! EN_01314036_0254 SPL
Sperm fertilizing egg, computer illustration. The sperm has an oval head and a hair-like tail which it beats with a whiplash motion to swim. The human female usually produces a single large egg from the ovary, while the male releases some 300 million much smaller sperm. The sperm travel through the uterus (womb) and up the fallopian tubes to reach the egg. The sperm must penetrate a thick layer around the egg; this penetration is aided by enzymes contained in the sperm's head. Only one sperm can fuse with the egg nucleus. Fertilisation enables male and female genetic material to be shared.
Model Released SPECIAL RATES FOR EDITORIAL AND BOOKS RF RATES FOR OTHER USE
! EN_01314036_0255 SPL
Human ovum, or egg, surrounded by numerous spermatozoa, computer illustration. In fertilisation, only a single sperm may successfully penetrate the ovum to fuse with the female nucleus. Barriers to be overcome include layers of follicular cells surrounding the ovum (corona radiata) and an underlying glycoprotein membrane, the zona pellucida. The membrane is digested by enzymes released from the acrosome, a cap on the head of the sperm: subsequent rapid chemical changes in the zona pellucida prevent competing sperm from entering.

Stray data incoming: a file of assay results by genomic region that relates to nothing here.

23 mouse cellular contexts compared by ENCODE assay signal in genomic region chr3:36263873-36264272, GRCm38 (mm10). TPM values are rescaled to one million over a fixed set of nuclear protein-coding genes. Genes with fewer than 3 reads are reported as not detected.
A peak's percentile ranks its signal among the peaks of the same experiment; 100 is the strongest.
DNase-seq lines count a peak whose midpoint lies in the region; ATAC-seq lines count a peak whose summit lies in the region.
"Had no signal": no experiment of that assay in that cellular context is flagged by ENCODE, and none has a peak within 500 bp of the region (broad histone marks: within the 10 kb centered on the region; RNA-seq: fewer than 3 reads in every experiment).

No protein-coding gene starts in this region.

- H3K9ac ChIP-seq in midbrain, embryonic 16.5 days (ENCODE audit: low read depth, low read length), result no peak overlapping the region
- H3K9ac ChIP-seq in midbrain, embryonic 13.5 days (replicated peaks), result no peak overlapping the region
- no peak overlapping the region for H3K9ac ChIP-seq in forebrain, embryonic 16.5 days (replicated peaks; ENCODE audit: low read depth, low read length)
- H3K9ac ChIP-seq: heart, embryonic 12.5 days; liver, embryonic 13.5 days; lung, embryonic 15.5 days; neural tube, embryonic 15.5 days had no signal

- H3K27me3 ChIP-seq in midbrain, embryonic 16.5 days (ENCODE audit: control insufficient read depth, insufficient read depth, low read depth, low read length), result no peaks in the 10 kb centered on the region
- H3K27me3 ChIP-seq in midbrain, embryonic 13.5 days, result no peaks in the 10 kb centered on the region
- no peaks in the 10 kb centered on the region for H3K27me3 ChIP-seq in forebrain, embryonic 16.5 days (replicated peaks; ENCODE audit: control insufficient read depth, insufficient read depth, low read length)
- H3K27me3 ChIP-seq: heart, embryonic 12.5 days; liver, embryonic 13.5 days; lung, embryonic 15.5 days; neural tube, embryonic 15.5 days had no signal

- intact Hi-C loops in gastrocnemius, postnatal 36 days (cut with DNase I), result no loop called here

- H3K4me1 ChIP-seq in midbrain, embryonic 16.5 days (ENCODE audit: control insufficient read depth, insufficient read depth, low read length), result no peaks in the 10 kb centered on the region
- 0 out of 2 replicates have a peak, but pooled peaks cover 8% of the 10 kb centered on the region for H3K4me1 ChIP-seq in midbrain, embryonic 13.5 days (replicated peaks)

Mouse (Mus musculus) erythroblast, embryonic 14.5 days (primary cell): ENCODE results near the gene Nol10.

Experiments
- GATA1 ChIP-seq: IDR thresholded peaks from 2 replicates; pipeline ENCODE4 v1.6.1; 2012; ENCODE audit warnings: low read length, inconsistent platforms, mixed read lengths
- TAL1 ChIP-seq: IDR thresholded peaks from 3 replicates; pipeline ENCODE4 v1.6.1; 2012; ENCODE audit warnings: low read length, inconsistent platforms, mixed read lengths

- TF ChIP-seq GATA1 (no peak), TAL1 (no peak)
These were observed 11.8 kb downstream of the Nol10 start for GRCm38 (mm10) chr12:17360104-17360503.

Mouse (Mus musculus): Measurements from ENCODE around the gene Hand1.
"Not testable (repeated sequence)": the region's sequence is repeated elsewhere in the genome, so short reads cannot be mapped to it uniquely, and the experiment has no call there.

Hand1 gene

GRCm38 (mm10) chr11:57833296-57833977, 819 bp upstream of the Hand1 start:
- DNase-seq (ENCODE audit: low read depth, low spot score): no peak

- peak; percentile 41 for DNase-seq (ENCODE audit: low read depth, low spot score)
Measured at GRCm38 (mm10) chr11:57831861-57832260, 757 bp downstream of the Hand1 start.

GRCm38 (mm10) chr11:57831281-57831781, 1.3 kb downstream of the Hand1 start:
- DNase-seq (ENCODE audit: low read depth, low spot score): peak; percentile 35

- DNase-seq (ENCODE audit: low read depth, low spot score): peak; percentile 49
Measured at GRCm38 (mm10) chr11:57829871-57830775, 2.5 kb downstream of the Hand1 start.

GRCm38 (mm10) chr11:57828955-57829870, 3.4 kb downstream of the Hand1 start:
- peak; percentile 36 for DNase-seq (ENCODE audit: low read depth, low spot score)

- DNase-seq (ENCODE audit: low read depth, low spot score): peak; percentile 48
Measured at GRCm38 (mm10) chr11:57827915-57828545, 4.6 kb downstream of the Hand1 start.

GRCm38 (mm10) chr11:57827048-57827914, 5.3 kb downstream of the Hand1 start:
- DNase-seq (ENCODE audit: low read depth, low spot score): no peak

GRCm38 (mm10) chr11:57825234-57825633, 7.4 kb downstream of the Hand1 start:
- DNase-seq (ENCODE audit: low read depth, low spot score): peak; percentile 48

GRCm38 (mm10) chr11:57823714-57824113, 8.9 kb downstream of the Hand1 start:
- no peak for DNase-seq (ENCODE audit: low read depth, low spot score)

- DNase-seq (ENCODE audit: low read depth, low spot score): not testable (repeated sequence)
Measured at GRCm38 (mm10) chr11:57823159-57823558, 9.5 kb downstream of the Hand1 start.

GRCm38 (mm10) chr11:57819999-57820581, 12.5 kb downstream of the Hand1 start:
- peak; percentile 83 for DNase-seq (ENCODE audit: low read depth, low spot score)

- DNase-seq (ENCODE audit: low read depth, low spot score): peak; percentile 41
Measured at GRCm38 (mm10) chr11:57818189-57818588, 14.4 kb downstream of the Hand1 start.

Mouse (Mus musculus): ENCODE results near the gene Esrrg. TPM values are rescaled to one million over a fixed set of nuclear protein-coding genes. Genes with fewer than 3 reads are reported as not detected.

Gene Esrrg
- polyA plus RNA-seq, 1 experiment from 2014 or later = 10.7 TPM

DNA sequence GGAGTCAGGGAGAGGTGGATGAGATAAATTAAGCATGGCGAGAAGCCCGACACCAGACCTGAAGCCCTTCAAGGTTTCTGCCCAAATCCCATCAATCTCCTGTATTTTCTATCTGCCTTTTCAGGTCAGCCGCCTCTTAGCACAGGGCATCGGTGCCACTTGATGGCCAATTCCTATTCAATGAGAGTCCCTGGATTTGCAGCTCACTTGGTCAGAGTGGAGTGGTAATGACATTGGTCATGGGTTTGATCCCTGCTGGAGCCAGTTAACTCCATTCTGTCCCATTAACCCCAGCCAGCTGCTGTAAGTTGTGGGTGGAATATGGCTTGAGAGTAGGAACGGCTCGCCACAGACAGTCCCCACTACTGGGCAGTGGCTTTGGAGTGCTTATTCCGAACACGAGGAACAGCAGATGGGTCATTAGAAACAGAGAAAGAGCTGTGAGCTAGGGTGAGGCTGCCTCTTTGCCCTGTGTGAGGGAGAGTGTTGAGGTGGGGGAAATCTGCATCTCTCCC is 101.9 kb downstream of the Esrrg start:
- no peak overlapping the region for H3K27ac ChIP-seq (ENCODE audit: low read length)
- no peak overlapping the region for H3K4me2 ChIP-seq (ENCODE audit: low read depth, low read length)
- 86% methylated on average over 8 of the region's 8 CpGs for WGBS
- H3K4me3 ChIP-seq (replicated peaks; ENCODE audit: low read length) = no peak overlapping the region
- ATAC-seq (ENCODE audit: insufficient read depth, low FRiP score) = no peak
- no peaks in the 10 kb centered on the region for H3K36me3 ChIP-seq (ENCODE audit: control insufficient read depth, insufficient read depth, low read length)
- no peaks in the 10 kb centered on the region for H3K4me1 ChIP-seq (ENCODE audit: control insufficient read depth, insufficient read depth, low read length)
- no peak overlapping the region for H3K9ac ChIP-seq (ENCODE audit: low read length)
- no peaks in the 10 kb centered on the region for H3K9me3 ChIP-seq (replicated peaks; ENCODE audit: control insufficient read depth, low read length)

Model Released SPECIAL RATES FOR EDITORIAL AND BOOKS RF RATES FOR OTHER USE
! EN_01314036_0256 SPL
Human ovum, or egg, surrounded by numerous spermatozoa, computer illustration. In fertilisation, only a single sperm may successfully penetrate the ovum to fuse with the female nucleus. Barriers to be overcome include layers of follicular cells surrounding the ovum (corona radiata) and an underlying glycoprotein membrane, the zona pellucida. The membrane is digested by enzymes released from the acrosome, a cap on the head of the sperm: subsequent rapid chemical changes in the zona pellucida prevent competing sperm from entering.
Model Released SPECIAL RATES FOR EDITORIAL AND BOOKS RF RATES FOR OTHER USE
! EN_01314036_0272 SPL
Human ovum, or egg, surrounded by numerous spermatozoa, computer illustration. In fertilisation, only a single sperm may successfully penetrate the ovum to fuse with the female nucleus. Barriers to be overcome include layers of follicular cells surrounding the ovum (corona radiata) and an underlying glycoprotein membrane, the zona pellucida. The membrane is digested by enzymes released from the acrosome, a cap on the head of the sperm: subsequent rapid chemical changes in the zona pellucida prevent competing sperm from entering.
Model Released SPECIAL RATES FOR EDITORIAL AND BOOKS RF RATES FOR OTHER USE
! EN_01314036_0273 SPL